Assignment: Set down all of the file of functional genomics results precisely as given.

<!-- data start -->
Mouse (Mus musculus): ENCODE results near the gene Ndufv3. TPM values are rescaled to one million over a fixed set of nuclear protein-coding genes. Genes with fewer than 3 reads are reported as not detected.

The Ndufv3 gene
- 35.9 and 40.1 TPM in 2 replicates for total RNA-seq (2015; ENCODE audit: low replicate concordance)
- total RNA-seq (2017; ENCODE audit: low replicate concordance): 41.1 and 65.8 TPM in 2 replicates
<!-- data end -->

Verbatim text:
Mouse (Mus musculus): ENCODE results near the gene Ndufv3. TPM values are rescaled to one million over a fixed set of nuclear protein-coding genes. Genes with fewer than 3 reads are reported as not detected.

The Ndufv3 gene
- 35.9 and 40.1 TPM in 2 replicates for total RNA-seq (2015; ENCODE audit: low replicate concordance)
- total RNA-seq (2017; ENCODE audit: low replicate concordance): 41.1 and 65.8 TPM in 2 replicates